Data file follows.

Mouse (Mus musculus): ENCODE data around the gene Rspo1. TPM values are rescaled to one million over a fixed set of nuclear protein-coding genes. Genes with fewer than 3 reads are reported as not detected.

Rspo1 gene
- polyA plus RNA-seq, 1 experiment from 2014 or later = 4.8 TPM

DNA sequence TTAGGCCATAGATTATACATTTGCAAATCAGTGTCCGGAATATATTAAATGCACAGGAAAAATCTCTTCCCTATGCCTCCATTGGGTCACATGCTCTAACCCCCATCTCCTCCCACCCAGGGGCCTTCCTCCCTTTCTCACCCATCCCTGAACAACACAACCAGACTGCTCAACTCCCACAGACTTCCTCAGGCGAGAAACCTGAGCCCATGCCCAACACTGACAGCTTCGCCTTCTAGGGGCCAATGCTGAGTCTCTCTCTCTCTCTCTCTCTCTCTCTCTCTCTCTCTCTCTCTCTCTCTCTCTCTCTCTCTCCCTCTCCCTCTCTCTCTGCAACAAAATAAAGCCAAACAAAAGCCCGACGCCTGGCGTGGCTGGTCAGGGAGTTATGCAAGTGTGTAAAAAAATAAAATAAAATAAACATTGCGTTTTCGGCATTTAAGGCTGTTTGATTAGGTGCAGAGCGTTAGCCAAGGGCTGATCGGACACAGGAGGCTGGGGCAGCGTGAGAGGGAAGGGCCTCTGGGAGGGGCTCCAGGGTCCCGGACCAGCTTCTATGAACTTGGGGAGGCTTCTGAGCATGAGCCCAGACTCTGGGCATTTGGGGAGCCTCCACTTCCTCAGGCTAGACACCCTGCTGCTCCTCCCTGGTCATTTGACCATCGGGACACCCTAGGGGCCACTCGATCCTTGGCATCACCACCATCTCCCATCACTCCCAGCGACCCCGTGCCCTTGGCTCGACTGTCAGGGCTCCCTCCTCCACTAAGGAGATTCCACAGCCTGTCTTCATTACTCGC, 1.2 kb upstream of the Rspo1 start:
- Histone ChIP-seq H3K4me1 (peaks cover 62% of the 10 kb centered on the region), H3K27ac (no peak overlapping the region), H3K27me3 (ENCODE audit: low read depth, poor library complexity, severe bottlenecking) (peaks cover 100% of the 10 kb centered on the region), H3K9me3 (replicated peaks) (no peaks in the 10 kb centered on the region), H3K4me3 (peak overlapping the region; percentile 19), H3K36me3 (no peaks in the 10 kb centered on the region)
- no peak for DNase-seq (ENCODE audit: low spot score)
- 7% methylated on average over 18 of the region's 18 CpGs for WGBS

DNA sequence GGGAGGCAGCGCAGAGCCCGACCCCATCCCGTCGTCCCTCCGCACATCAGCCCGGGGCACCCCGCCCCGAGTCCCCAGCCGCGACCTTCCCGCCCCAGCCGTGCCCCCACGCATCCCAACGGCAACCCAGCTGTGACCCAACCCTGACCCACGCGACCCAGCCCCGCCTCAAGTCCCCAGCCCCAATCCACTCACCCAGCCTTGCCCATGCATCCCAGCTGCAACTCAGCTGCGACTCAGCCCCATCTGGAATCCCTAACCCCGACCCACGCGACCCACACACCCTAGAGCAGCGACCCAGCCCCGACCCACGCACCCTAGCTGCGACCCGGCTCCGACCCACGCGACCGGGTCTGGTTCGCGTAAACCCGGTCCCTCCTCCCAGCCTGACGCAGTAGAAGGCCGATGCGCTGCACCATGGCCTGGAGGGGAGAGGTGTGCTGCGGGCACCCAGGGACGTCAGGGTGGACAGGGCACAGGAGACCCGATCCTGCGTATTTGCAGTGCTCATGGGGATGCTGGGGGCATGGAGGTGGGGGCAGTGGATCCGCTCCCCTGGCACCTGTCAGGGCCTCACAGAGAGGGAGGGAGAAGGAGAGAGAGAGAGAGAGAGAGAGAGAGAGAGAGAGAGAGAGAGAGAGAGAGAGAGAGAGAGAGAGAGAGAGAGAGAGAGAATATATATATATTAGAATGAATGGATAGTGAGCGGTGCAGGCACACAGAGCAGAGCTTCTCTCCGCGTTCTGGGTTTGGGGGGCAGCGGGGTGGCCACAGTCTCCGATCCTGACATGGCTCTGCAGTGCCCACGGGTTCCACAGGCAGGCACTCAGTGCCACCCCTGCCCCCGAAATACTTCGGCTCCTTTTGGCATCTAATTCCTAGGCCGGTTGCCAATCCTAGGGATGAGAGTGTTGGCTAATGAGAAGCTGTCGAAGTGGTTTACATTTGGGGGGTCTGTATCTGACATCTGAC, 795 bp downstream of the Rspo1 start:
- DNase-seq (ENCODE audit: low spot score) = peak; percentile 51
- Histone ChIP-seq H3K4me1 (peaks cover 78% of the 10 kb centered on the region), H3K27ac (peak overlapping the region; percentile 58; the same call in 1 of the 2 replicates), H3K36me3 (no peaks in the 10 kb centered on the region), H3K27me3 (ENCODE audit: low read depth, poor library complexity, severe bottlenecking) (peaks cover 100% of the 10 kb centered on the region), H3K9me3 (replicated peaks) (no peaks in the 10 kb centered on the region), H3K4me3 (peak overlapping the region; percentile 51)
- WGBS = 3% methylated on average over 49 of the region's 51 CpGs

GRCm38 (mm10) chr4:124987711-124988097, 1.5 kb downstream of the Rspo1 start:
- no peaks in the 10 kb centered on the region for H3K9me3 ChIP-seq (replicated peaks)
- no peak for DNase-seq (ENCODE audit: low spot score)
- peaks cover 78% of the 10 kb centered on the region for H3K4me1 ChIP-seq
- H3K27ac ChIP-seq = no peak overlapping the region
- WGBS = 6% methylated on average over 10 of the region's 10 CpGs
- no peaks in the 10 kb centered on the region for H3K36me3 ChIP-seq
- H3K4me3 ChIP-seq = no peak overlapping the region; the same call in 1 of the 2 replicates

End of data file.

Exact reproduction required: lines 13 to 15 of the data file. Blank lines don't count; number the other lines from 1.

- no peaks in the 10 kb centered on the region for H3K9me3 ChIP-seq (replicated peaks)
- no peak for DNase-seq (ENCODE audit: low spot score)
- peaks cover 78% of the 10 kb centered on the region for H3K4me1 ChIP-seq